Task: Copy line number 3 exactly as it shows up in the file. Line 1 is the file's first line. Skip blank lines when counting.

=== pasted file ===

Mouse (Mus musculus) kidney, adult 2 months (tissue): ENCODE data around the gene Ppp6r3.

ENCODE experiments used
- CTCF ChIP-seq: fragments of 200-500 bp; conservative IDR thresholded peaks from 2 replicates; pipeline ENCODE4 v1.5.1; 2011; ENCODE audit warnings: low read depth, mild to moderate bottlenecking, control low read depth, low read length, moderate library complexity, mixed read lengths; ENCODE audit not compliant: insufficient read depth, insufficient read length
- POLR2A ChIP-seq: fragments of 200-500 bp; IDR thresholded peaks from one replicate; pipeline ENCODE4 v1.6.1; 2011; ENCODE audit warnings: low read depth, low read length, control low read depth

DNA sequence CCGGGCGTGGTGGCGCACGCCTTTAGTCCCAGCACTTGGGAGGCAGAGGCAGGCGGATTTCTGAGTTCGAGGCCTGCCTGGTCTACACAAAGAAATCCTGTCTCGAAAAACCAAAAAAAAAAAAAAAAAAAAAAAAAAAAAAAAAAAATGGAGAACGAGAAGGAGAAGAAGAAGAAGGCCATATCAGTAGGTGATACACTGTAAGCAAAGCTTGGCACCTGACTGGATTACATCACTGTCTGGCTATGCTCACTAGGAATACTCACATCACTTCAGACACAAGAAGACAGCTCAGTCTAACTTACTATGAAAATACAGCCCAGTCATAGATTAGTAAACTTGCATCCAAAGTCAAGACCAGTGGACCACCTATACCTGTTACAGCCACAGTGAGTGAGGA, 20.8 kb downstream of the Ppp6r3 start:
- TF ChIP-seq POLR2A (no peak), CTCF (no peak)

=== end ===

- CTCF ChIP-seq: fragments of 200-500 bp; conservative IDR thresholded peaks from 2 replicates; pipeline ENCODE4 v1.5.1; 2011; ENCODE audit warnings: low read depth, mild to moderate bottlenecking, control low read depth, low read length, moderate library complexity, mixed read lengths; ENCODE audit not compliant: insufficient read depth, insufficient read length